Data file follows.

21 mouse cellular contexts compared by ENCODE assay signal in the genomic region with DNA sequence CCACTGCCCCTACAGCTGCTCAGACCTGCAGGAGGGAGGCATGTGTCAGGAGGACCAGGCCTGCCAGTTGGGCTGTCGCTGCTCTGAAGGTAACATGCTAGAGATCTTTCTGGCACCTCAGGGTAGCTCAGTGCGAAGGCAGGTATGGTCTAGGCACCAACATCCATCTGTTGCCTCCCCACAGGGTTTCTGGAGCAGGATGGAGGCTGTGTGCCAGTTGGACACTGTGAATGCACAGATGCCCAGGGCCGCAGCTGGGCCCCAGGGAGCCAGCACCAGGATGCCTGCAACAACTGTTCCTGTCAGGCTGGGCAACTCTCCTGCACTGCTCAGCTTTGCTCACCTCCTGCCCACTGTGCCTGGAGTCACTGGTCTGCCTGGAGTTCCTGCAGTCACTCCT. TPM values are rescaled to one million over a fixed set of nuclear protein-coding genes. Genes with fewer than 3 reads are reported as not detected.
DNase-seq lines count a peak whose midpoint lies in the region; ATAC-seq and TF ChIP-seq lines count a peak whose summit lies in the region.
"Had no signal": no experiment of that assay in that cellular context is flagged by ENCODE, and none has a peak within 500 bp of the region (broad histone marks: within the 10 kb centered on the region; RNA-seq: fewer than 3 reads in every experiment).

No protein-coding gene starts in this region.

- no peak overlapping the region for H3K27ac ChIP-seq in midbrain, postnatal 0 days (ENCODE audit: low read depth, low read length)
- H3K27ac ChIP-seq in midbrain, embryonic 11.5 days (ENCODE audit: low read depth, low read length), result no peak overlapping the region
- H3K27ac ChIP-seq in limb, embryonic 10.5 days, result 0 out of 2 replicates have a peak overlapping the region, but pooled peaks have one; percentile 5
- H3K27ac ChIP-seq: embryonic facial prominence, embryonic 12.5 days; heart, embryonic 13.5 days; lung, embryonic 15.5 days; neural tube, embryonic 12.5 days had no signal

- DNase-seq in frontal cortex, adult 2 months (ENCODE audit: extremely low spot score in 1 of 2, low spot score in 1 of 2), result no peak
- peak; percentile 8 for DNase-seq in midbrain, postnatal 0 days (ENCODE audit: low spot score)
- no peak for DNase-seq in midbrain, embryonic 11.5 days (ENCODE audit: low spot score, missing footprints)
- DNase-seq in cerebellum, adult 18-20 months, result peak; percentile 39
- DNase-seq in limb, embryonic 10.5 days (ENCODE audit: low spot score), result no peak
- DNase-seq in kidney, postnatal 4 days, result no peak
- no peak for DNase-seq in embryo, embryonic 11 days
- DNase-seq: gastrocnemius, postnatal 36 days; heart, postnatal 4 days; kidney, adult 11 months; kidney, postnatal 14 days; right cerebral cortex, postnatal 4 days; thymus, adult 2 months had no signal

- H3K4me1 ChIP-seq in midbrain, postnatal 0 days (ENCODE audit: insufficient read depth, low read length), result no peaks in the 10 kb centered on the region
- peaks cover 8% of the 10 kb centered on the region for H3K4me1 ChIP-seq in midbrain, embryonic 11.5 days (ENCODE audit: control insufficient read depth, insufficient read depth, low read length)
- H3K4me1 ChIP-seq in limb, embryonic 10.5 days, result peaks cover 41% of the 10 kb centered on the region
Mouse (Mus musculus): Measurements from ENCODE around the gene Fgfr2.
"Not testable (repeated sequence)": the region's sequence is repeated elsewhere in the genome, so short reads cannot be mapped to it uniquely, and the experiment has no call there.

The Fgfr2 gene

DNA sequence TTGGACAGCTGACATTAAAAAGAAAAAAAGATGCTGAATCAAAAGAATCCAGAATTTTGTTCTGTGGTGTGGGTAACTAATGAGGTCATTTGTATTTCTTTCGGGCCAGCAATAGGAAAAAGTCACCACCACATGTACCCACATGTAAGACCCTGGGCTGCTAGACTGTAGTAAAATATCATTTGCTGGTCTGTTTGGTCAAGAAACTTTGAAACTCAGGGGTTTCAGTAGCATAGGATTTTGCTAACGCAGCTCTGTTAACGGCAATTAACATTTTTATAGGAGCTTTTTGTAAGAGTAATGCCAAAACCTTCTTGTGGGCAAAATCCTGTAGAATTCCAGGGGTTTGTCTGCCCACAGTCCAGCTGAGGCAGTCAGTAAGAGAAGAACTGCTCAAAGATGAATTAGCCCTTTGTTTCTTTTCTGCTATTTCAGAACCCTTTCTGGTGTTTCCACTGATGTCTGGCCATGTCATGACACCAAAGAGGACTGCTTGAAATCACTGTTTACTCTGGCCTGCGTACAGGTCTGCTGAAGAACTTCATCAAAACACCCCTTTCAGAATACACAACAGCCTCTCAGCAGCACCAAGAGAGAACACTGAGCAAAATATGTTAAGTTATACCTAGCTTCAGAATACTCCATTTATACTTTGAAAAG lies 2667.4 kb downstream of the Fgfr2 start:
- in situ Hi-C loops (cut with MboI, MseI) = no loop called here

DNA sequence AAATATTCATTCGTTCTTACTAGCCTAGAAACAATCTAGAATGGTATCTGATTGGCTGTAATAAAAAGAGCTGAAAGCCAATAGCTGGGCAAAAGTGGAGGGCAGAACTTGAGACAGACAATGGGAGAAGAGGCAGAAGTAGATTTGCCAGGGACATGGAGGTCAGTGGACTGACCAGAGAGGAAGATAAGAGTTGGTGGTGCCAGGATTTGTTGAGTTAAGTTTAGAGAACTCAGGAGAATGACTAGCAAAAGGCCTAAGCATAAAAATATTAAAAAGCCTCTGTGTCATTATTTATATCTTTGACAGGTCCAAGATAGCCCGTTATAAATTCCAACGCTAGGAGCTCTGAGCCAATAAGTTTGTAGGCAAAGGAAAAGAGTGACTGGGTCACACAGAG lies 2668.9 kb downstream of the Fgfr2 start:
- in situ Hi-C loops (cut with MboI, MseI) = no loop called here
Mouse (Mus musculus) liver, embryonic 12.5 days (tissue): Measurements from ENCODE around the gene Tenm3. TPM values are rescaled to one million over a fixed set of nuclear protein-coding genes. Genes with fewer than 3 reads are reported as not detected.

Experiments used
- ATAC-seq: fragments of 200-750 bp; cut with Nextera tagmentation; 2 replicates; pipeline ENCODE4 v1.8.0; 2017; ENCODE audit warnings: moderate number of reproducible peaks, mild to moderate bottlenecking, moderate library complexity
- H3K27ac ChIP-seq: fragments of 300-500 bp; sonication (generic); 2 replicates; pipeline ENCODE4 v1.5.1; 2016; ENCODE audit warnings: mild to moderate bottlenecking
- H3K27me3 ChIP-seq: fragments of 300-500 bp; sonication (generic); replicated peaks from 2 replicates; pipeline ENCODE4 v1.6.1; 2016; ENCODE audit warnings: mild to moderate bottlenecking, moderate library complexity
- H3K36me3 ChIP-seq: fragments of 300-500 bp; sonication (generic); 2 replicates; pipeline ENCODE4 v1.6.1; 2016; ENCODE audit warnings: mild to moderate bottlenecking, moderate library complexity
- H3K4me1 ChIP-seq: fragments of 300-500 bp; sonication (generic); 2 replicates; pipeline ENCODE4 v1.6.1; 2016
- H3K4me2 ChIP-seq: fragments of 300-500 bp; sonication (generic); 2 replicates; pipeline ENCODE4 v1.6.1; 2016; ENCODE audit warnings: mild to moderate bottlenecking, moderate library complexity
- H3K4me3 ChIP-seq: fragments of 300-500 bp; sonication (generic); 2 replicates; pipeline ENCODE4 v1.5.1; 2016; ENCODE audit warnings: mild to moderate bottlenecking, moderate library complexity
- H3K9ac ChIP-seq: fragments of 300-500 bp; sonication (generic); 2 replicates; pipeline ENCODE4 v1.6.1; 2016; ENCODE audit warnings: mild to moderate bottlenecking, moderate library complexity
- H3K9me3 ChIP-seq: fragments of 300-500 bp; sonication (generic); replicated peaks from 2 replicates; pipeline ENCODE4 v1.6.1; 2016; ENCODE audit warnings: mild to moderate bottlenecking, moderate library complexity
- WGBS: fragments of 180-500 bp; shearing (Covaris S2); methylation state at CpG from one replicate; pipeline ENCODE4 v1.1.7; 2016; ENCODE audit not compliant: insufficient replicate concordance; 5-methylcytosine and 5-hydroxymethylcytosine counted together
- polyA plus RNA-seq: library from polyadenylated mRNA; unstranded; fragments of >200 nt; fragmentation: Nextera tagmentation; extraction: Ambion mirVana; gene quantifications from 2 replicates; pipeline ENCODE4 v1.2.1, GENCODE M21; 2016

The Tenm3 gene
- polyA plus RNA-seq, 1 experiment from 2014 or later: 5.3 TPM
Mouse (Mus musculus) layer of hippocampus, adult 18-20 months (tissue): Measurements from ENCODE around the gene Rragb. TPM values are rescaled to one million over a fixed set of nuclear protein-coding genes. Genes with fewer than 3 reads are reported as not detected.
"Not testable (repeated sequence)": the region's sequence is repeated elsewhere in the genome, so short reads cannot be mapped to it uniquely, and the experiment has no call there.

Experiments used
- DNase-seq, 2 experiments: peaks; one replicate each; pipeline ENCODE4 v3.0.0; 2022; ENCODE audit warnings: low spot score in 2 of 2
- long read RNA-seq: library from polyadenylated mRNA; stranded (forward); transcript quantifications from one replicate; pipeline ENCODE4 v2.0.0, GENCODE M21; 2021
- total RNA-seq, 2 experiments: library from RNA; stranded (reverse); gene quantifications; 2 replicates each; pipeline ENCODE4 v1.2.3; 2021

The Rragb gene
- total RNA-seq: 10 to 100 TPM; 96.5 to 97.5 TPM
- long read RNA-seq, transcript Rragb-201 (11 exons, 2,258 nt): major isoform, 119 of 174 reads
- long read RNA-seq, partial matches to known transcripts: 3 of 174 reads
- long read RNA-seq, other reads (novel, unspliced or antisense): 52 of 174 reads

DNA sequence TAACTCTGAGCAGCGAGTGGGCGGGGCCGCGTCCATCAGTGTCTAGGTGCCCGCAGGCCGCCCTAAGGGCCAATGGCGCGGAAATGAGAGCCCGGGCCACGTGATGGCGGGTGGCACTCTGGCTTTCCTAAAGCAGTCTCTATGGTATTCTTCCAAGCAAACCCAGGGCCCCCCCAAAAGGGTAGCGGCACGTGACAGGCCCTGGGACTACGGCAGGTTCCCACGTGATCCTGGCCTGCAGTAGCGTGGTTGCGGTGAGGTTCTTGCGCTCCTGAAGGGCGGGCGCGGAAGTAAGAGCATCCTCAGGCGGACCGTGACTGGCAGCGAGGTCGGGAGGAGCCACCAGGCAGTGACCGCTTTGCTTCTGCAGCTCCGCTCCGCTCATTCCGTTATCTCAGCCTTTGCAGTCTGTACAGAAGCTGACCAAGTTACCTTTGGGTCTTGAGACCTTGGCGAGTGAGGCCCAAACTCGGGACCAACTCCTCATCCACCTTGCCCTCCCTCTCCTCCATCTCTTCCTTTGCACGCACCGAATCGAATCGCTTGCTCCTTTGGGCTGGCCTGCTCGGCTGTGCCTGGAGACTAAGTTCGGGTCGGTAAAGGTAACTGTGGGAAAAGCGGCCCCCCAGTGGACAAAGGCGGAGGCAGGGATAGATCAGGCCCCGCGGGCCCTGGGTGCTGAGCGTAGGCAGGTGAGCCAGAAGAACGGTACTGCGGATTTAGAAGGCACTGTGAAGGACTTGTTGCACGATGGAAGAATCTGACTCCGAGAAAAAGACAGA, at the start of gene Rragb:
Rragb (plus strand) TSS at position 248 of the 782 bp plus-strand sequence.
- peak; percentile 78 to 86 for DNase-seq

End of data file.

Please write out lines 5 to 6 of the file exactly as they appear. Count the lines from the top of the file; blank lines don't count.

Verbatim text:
- no peak overlapping the region for H3K27ac ChIP-seq in midbrain, postnatal 0 days (ENCODE audit: low read depth, low read length)
- H3K27ac ChIP-seq in midbrain, embryonic 11.5 days (ENCODE audit: low read depth, low read length), result no peak overlapping the region